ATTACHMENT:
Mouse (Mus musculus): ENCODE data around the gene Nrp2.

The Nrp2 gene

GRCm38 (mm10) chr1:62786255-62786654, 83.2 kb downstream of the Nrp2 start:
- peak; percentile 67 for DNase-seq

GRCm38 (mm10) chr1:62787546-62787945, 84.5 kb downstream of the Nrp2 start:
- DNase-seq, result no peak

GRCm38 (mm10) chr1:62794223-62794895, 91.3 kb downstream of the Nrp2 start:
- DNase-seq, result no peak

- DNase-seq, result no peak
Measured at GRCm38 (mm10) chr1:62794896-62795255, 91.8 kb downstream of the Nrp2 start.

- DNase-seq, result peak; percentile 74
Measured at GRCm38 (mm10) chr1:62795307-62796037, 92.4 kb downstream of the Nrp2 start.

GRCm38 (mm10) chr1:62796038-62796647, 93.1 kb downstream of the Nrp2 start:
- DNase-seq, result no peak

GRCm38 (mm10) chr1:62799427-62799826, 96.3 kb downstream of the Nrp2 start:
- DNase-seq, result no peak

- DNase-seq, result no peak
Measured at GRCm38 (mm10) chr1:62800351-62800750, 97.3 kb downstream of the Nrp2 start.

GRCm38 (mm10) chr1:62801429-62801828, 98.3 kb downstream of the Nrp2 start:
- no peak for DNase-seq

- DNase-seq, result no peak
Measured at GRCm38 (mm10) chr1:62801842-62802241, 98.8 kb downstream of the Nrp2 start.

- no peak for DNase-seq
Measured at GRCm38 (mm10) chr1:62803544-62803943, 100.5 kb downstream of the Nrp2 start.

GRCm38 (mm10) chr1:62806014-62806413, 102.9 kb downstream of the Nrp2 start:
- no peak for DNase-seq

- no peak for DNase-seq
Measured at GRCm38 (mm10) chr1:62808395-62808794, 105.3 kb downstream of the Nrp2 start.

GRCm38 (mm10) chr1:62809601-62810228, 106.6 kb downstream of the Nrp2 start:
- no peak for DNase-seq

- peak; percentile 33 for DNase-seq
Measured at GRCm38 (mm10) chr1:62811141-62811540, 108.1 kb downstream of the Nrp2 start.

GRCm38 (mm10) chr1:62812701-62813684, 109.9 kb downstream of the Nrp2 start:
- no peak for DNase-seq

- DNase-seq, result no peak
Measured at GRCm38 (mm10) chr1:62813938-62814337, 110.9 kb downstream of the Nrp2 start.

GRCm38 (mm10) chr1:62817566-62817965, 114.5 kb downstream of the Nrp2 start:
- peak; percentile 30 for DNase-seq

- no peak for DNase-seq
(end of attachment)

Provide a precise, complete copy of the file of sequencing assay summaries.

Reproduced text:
Mouse (Mus musculus): ENCODE data around the gene Nrp2.

The Nrp2 gene

GRCm38 (mm10) chr1:62786255-62786654, 83.2 kb downstream of the Nrp2 start:
- peak; percentile 67 for DNase-seq

GRCm38 (mm10) chr1:62787546-62787945, 84.5 kb downstream of the Nrp2 start:
- DNase-seq, result no peak

GRCm38 (mm10) chr1:62794223-62794895, 91.3 kb downstream of the Nrp2 start:
- DNase-seq, result no peak

- DNase-seq, result no peak
Measured at GRCm38 (mm10) chr1:62794896-62795255, 91.8 kb downstream of the Nrp2 start.

- DNase-seq, result peak; percentile 74
Measured at GRCm38 (mm10) chr1:62795307-62796037, 92.4 kb downstream of the Nrp2 start.

GRCm38 (mm10) chr1:62796038-62796647, 93.1 kb downstream of the Nrp2 start:
- DNase-seq, result no peak

GRCm38 (mm10) chr1:62799427-62799826, 96.3 kb downstream of the Nrp2 start:
- DNase-seq, result no peak

- DNase-seq, result no peak
Measured at GRCm38 (mm10) chr1:62800351-62800750, 97.3 kb downstream of the Nrp2 start.

GRCm38 (mm10) chr1:62801429-62801828, 98.3 kb downstream of the Nrp2 start:
- no peak for DNase-seq

- DNase-seq, result no peak
Measured at GRCm38 (mm10) chr1:62801842-62802241, 98.8 kb downstream of the Nrp2 start.

- no peak for DNase-seq
Measured at GRCm38 (mm10) chr1:62803544-62803943, 100.5 kb downstream of the Nrp2 start.

GRCm38 (mm10) chr1:62806014-62806413, 102.9 kb downstream of the Nrp2 start:
- no peak for DNase-seq

- no peak for DNase-seq
Measured at GRCm38 (mm10) chr1:62808395-62808794, 105.3 kb downstream of the Nrp2 start.

GRCm38 (mm10) chr1:62809601-62810228, 106.6 kb downstream of the Nrp2 start:
- no peak for DNase-seq

- peak; percentile 33 for DNase-seq
Measured at GRCm38 (mm10) chr1:62811141-62811540, 108.1 kb downstream of the Nrp2 start.

GRCm38 (mm10) chr1:62812701-62813684, 109.9 kb downstream of the Nrp2 start:
- no peak for DNase-seq

- DNase-seq, result no peak
Measured at GRCm38 (mm10) chr1:62813938-62814337, 110.9 kb downstream of the Nrp2 start.

GRCm38 (mm10) chr1:62817566-62817965, 114.5 kb downstream of the Nrp2 start:
- peak; percentile 30 for DNase-seq

- no peak for DNase-seq